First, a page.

A Hoopoe erects it's fan-like crest while foraging in Jinshan
A rare transient in Taiwan: Common Hoopoe (Upupa epops) erects it’s fan-like crest while foraging in Jinshan

 

The strange visitor from Siberia

We approached the Qingshui wetlands near Jinshan and were still several hundred meters away when we saw it…you really couldn’t miss it…it was HUGE! Absolutely dwarfed the herons and egrets that were the only other “large” birds present. Cranes are large in general but Siberian Cranes are particularly so with wing spans up to 230 cm and weighing up to a whopping 9 kg. By comparison, the largest of the two Sandhill Crane sub-species (the Greater), which breeds in the Sierra Valley in California, never reaches 5 kg.

Qingshui are modest as wetlands go, not more than a 100 acres in all surrounded by a few plots of rice and development. Still, the crane has been there since mid-December so the site was working out so far for this wayward giant youngster, a much celebrated first ever record for the Island.

Siberian Cranes are listed as Critically Endangered with approximately 3,200 birds worldwide, 95% of this species winters in an area of China threatened by the Three Gorges Dam. There are only about 10 individual wild birds in Western Siberia. Concerns regarding extinction of this species is very high. This was a very big deal to have one end up in Taiwan and people seemed to appreciate the gravity of the situation.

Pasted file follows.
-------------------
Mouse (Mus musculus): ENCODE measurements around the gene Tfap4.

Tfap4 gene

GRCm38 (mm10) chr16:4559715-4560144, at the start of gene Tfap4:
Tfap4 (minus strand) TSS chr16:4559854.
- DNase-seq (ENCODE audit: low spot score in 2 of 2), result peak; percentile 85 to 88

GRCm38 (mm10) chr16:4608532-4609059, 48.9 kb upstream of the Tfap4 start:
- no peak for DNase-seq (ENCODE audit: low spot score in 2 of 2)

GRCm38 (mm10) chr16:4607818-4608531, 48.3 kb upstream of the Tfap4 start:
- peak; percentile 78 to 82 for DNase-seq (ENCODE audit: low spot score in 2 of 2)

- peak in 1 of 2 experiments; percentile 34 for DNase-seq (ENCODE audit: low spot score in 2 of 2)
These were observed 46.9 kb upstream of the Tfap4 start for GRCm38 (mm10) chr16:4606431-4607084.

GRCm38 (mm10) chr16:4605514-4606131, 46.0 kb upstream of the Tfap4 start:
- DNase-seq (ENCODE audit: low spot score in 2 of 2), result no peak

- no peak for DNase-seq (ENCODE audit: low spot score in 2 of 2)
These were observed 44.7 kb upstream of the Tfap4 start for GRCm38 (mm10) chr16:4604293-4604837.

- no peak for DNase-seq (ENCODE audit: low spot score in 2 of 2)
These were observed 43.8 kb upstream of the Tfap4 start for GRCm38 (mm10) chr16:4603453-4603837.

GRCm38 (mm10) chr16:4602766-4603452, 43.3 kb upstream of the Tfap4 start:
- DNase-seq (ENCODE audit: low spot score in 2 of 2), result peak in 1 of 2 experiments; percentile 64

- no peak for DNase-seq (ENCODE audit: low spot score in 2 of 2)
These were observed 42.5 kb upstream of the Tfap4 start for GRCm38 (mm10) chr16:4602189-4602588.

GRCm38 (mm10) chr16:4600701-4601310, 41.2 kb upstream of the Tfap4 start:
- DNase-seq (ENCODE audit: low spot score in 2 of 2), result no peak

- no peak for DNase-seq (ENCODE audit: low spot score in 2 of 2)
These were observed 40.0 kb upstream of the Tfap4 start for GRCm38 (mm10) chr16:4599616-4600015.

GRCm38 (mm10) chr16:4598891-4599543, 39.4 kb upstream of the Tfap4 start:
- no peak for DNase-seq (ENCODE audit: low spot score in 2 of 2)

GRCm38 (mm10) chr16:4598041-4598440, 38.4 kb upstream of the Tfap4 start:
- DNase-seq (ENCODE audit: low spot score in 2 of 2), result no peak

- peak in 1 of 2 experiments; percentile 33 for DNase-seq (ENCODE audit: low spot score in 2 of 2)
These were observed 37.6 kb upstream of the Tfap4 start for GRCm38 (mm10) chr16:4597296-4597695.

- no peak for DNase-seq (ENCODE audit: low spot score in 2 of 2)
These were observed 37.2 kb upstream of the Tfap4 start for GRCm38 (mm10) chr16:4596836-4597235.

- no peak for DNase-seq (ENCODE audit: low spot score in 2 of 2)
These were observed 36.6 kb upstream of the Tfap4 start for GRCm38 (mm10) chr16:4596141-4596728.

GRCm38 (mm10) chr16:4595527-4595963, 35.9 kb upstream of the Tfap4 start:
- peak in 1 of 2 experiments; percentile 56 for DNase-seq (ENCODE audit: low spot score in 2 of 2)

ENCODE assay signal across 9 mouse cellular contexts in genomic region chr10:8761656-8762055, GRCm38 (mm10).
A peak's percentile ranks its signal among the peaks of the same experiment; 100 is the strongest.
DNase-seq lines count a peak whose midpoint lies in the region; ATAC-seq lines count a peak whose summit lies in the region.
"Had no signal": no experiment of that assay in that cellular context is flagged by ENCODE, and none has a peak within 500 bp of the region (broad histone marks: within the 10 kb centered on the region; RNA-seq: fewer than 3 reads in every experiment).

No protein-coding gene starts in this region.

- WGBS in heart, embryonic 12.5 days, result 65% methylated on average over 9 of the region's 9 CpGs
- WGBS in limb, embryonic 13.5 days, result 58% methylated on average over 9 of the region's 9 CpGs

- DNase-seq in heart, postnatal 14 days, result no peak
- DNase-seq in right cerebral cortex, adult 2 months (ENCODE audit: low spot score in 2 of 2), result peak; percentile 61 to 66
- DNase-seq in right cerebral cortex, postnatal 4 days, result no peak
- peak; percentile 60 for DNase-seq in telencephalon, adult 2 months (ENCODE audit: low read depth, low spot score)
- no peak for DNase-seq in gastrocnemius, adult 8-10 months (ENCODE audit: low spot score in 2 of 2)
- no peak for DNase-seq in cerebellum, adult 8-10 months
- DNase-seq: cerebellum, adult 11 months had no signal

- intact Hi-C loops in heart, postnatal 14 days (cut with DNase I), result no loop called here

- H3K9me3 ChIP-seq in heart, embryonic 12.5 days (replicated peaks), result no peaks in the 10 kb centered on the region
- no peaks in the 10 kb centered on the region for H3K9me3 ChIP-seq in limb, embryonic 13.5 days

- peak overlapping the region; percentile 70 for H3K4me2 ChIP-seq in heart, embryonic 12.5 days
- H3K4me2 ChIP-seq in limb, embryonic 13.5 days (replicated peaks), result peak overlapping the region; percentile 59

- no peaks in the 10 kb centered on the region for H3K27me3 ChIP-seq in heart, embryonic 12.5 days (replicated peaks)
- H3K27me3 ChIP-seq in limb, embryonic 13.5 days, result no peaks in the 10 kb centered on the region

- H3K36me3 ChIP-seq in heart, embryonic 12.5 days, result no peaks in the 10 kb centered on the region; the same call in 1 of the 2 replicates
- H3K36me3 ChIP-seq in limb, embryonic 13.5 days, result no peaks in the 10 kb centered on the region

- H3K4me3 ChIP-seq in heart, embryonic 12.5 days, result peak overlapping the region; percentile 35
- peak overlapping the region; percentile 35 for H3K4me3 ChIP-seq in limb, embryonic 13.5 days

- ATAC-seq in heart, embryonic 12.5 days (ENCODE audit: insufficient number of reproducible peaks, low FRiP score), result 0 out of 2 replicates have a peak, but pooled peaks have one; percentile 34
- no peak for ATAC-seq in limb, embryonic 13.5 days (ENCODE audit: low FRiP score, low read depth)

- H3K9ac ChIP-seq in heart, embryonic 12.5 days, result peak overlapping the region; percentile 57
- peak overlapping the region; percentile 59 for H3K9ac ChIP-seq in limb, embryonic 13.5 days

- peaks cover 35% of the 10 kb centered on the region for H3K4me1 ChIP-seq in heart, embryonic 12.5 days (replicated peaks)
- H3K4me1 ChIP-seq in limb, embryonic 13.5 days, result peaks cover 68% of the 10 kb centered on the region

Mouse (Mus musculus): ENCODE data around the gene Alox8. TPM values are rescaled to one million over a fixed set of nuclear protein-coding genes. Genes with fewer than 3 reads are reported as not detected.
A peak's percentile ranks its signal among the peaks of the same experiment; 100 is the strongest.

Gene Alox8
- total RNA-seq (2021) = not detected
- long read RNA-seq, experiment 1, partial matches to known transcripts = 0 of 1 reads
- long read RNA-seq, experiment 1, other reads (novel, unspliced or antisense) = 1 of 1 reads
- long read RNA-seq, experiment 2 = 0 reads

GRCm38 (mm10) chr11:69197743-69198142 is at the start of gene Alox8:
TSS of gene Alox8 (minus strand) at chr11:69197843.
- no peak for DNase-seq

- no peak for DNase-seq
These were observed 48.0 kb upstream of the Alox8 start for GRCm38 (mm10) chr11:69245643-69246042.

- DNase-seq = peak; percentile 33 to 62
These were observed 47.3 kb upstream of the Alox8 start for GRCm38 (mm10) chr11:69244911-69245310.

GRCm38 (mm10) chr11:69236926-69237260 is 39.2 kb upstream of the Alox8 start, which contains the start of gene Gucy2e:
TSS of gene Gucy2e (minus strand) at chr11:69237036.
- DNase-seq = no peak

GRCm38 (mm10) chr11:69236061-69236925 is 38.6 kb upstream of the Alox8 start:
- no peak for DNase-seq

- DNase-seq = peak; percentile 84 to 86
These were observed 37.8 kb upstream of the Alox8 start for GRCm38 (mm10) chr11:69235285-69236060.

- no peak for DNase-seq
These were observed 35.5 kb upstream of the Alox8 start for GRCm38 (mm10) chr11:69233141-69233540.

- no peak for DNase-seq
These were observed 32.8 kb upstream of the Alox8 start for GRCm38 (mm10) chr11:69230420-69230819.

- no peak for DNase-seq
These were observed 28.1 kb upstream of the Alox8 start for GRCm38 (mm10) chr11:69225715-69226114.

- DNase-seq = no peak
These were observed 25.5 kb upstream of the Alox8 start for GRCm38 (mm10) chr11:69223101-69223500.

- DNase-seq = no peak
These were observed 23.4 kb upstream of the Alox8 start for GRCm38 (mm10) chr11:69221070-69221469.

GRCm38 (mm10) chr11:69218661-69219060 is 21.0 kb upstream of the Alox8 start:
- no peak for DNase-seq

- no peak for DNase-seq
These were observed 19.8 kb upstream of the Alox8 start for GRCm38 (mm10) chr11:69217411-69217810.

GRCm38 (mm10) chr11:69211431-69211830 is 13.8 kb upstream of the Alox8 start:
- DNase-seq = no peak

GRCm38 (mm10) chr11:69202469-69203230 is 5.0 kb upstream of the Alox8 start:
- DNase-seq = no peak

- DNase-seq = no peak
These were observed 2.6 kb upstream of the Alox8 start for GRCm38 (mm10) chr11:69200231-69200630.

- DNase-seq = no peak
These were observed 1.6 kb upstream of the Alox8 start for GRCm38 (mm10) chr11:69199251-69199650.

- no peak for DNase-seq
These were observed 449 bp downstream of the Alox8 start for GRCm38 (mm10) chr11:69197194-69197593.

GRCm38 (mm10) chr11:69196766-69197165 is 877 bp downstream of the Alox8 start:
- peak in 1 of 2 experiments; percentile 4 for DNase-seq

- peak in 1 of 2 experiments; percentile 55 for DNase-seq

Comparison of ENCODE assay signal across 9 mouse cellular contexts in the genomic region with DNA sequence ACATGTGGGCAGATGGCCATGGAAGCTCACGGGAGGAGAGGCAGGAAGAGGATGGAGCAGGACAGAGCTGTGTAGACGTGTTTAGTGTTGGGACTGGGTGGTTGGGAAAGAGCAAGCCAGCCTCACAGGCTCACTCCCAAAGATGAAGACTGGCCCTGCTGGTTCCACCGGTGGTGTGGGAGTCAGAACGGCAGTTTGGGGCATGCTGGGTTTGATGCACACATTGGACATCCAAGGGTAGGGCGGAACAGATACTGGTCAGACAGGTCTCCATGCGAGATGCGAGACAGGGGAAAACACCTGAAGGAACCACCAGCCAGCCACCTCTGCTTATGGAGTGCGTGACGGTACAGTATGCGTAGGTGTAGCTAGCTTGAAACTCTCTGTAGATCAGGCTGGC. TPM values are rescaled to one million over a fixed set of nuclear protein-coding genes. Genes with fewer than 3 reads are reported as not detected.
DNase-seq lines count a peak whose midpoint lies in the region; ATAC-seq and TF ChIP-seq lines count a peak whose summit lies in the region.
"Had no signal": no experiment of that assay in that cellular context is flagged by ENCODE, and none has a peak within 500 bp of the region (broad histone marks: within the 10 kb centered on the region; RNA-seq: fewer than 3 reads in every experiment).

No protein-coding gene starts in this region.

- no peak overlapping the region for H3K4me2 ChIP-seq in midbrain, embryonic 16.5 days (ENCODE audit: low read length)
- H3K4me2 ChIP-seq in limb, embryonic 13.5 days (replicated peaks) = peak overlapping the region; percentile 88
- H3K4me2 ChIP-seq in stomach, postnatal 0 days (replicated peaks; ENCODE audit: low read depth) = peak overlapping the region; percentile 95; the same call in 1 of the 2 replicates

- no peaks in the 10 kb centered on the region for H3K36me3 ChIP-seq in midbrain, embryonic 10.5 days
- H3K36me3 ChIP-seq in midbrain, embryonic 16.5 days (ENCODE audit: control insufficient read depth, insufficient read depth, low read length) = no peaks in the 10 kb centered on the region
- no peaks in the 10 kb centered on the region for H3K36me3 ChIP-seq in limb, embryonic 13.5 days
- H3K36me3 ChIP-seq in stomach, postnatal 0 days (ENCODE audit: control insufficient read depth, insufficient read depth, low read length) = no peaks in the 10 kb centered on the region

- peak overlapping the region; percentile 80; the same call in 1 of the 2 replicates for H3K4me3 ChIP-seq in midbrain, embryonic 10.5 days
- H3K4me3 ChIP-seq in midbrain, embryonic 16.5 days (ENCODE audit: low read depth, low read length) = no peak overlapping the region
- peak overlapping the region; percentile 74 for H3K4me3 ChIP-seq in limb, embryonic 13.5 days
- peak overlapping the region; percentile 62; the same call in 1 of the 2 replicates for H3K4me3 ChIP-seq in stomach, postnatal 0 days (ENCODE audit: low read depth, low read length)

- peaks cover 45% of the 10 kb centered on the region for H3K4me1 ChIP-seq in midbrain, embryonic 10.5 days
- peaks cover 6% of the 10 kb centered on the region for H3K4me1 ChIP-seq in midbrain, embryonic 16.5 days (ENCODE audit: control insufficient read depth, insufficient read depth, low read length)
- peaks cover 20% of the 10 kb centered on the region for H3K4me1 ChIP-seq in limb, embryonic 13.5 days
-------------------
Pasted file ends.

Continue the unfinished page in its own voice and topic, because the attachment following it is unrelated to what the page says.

The crane was surrounded by over 50 admirers, many large lens photographers and a volunteer from the Taiwan Wild Bird Society. The bird basically ignored all of us. Information on the species had been posted and people kept back so that their viewing and photographing would not cause alarm to the crane or any of the other wading birds. It was a real Crane love fest. The crane was quite successfully foraging. ¬†This consisted of digging it’s bill into aquatic vegetation and the mud snagging polliwogs and aquatic invertebrates. Once in a while it start¬†energetically wing flapping and hopping and the camera shutters would whirl with excitement hoping to catch the bird taking off in flight. But the crane never did actually fly, just stretching and exercising perhaps getting ready for a big departure to join a crane group on a risky nearly 200 km trip across the Straights of Taiwan to the mainland. And then, with luck all the way to a small area in the Russian Arctic to join up with it’s kind. And with more luck perhaps it will mate and have young.

One of a kind - this wayward juvenile Siberian Crane (Grus leucogeranus) is a first record for Taiwan
One of a kind – this wayward juvenile Siberian Crane (Grus leucogeranus) is a first record for Taiwan

 

Update: As of May 17, 2015 the young Crane has survived and is still at the Qingshui wetlands in Taiwan. A recent story can be found here:

Siberian crane winning Taiwanese hearts

 

Sorry, comments are closed for this post.

MENU | 415.355.0450